United States District Court, W.D. Washington, Seattle
ORDER DENYING MOTION FOR SUMMARY JUDGMENT
S. Lasnik United States District Judge.
matter comes before the Court on “Plaintiff's
Motion for Summary Judgment.” Dkt. # 18. Plaintiff PACO
provided Chiropractic Professional Liability coverage to
defendant Hanson in 2011 and 2012. Hanson was accused of
submitting misleading, false, and/or fraudulent bills and
supporting documentation in order to obtain Personal Injury
Protection (“PIP”) payments from State Farm, his
patients' auto insurance company. He tendered the defense
of the claim to PACO, which agreed to defend under a full
reservation of rights. PACO filed this lawsuit to obtain a
declaration regarding its defense obligations.
Court, having reviewed the memoranda, declarations, and
exhibits submitted by the parties,  finds as follows:
agreed to indemnify Hanson for all sums he becomes obligated
to pay as damages as a result of claims made during the
policy period “because of malpractice committed
by” Hanson. Dkt. # 19 at 32-33.
“Malpractice” is not defined in the policy, but
“malpractice incident” means “any act,
error, or omission by the Insured in the providing of or
failure to provide professional services.” Dkt. # 19 at
34. “Professional services” are defined as
“those services which are within the scope of practice
of a chiropractor in the state in which the chiropractor is
licensed.” Dkt. # 19 at 35.
In Washington, insurance policies are construed as contracts.
An insurance policy is construed as a whole, with the policy
being given a fair, reasonable, and sensible construction as
would be given to the contract by the average person
purchasing insurance. If the language is clear and
unambiguous, the court must enforce it as written and may not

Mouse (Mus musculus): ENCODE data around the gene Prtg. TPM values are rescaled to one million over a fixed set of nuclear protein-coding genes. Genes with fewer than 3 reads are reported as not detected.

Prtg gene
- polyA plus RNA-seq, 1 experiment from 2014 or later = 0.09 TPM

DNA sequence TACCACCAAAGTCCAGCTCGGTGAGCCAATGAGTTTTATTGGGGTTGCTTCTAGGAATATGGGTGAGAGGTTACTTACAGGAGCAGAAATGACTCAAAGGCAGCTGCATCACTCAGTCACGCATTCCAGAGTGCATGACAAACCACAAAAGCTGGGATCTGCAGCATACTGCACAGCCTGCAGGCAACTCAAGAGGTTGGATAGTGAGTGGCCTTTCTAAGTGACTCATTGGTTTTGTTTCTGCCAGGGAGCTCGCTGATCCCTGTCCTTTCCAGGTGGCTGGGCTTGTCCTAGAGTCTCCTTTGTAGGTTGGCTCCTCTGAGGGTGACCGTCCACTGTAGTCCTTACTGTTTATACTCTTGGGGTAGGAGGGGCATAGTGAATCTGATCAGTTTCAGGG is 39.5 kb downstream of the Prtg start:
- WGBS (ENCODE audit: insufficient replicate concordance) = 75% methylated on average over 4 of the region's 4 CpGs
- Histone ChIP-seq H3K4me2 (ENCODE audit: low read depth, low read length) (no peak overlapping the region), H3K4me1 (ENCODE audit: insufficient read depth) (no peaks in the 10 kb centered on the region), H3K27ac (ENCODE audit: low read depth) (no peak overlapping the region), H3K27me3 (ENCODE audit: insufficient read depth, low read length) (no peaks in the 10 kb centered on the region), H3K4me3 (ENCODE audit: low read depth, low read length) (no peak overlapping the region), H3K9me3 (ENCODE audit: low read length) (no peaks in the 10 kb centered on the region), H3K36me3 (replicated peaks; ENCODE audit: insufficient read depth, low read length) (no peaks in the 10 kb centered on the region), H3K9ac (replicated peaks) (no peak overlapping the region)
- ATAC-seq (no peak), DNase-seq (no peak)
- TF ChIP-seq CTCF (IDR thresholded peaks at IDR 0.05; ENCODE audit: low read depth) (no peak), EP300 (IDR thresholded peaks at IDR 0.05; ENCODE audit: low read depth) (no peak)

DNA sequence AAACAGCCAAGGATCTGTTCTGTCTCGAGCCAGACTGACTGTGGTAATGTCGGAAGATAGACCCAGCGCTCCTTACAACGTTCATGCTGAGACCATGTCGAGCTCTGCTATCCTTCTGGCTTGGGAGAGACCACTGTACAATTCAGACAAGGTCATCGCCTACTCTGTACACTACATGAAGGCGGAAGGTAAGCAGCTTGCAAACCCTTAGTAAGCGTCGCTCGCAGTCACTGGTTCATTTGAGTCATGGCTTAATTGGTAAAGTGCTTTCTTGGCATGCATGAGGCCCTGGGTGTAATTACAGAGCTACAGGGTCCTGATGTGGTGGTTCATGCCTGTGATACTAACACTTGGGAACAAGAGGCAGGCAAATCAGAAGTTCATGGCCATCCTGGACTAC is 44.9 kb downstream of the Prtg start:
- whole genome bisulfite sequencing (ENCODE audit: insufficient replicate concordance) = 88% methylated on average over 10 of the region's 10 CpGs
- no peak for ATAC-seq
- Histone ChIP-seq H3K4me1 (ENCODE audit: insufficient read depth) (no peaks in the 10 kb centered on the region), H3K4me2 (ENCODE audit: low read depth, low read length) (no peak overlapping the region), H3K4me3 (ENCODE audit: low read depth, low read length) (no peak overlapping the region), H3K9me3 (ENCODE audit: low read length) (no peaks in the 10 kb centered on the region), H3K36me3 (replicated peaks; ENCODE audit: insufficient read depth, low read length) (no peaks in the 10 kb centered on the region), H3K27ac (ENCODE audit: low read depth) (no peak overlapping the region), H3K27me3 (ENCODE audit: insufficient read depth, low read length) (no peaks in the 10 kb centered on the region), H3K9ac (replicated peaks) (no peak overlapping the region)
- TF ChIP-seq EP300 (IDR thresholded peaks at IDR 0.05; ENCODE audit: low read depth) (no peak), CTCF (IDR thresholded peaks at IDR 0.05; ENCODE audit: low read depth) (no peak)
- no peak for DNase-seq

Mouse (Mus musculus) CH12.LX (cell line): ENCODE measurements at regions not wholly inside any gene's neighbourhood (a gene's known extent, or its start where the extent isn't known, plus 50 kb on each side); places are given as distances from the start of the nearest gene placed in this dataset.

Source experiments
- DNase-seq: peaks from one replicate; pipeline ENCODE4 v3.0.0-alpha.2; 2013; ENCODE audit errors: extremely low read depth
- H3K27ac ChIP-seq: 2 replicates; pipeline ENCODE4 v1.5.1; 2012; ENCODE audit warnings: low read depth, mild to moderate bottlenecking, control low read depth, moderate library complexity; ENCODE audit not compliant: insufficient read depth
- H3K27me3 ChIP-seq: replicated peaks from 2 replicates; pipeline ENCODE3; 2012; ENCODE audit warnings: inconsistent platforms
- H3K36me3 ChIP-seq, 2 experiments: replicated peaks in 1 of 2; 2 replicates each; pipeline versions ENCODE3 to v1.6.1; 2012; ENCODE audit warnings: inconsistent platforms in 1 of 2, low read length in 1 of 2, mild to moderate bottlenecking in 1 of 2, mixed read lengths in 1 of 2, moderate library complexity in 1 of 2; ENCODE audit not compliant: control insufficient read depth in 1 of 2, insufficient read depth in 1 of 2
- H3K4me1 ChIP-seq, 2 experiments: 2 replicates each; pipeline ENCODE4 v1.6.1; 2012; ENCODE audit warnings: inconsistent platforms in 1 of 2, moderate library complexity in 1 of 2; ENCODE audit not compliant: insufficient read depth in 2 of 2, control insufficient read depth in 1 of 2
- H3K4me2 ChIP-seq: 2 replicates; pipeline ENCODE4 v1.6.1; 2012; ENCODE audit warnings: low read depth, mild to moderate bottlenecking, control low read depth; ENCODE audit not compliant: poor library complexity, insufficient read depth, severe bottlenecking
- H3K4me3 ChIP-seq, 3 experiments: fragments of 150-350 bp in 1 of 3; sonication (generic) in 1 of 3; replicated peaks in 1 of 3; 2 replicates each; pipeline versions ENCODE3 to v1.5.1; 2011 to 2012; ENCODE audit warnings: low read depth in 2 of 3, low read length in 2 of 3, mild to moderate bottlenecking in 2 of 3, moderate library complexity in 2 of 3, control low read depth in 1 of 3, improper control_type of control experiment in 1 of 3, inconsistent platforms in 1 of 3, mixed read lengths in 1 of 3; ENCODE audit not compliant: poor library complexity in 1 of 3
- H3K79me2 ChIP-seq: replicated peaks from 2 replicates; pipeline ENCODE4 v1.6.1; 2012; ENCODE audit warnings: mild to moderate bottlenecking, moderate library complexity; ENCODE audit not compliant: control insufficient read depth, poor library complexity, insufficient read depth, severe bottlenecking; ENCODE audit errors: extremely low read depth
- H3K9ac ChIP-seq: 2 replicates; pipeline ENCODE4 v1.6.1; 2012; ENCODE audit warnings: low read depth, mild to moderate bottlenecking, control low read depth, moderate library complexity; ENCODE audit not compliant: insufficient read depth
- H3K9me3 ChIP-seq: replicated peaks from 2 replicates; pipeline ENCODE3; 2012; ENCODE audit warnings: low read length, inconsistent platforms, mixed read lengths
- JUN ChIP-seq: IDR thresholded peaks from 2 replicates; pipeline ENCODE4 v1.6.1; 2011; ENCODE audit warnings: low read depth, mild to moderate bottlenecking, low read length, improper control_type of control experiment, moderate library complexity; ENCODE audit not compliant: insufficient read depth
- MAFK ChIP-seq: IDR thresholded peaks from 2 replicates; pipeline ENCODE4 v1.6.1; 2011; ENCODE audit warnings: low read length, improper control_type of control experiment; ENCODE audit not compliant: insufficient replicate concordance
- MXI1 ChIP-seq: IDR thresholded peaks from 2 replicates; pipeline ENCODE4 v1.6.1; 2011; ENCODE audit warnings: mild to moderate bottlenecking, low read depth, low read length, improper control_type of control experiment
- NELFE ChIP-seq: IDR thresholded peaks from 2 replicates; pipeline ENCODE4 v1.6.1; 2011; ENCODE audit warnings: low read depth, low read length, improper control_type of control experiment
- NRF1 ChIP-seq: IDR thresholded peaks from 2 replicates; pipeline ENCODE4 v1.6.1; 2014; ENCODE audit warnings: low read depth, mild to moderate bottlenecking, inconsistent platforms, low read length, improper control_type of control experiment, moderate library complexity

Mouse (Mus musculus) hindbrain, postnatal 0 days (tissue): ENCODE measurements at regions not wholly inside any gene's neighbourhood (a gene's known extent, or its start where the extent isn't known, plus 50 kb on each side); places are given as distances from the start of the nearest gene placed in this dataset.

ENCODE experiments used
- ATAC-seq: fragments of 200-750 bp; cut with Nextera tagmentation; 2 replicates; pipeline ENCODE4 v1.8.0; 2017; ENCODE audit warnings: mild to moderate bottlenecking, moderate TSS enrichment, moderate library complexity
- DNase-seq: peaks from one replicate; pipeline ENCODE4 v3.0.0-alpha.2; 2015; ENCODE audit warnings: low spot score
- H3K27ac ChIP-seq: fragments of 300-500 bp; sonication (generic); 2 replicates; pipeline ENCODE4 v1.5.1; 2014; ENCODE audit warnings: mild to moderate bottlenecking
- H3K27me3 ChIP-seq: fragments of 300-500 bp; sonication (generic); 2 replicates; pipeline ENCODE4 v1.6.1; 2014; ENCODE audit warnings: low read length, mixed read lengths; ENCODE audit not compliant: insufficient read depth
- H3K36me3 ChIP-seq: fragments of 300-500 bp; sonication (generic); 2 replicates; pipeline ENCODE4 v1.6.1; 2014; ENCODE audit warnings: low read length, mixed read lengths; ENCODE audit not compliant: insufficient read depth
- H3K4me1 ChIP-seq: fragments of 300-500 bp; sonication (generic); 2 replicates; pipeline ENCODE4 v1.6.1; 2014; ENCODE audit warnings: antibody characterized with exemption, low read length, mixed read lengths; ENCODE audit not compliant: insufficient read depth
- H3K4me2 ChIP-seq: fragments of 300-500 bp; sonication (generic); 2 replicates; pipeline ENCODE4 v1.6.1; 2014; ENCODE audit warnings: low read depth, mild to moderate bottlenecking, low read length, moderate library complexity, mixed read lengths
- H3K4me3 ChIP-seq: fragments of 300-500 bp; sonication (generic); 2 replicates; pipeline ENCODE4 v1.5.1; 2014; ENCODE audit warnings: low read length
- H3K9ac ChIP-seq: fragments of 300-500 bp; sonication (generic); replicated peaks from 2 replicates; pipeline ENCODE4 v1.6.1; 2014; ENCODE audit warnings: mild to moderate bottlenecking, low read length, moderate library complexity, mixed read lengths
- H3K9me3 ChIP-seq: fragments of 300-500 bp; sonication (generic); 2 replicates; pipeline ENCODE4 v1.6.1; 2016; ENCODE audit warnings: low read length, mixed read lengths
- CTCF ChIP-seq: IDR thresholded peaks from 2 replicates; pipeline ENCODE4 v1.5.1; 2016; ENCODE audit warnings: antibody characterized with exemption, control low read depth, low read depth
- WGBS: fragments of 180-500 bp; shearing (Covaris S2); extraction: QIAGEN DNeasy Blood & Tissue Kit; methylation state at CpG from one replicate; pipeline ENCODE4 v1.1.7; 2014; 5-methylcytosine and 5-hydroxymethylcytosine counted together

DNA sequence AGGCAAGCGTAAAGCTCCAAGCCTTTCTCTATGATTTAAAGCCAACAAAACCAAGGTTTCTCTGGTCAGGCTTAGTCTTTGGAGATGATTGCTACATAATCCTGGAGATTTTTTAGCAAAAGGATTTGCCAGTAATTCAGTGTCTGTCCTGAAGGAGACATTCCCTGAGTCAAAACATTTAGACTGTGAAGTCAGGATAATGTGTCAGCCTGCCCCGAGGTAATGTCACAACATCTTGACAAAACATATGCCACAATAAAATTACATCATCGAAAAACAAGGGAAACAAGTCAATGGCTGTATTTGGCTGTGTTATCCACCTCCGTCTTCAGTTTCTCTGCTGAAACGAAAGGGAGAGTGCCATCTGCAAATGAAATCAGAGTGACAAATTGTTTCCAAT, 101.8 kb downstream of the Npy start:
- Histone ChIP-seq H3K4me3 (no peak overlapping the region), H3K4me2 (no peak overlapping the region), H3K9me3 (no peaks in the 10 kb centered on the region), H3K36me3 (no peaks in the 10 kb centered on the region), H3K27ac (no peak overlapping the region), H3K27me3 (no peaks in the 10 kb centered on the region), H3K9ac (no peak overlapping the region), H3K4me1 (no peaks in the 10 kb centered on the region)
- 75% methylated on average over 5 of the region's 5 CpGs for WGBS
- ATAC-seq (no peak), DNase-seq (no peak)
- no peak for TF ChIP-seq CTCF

modify it or create ambiguity where none exists. If the
clause is ambiguous, however, extrinsic evidence of intent of
the parties may be relied upon to resolve the ambiguity. Any
ambiguities remaining after examining applicable extrinsic
evidence are resolved against the drafter-insurer and in
favor of the insured. A clause is ambiguous when, on its
face, it is fairly susceptible to two different
interpretations, both of which are reasonable.
Panorama Village Condominium v. Allstate Ins. Co.,
144 Wn.2d 130, 137 (2001) (quoting Weyerhaeuser Co. v.
Commercial Union Ins. Co., 142 Wn.2d 654, 665-66 (2000))
(internal quotation marks omitted).
case, Hanson, as the insured, has the burden of showing that
the claims asserted in the underlying litigation trigger the
insuring provisions of the agreement. Moeller v. Farmers
Ins. Co. of Wash., 173 Wn.2d 264, 271-72 (2011). The
insurer's duty to defend is broader than the duty to
indemnify, however, because it is triggered by the mere
potential for liability: if the complaint against the insured
alleges facts which could, if proven, impose liability that
falls within the coverage provision, the duty to defend
arises. Expedia, Inc. v. Steadfast Ins. Co., 180
Wn.2d 793, 802-03 (2014). Any ambiguities in the complaint
must be liberally construed in favor of triggering the
insurer's duty to defend. Woo v. Fireman's Fund
Ins. Co., 161 Wn.2d 43, 53 (2007). “Only if the
alleged claim is clearly not covered by the policy is the
insurer relieved of its duty to defend.” Truck Ins.
Exchange v. Vanport Homes, Inc., 147 Wn.2d 751, 760
parties fundamentally disagree regarding the nature of the
claims asserted by State Farm against Hanson in the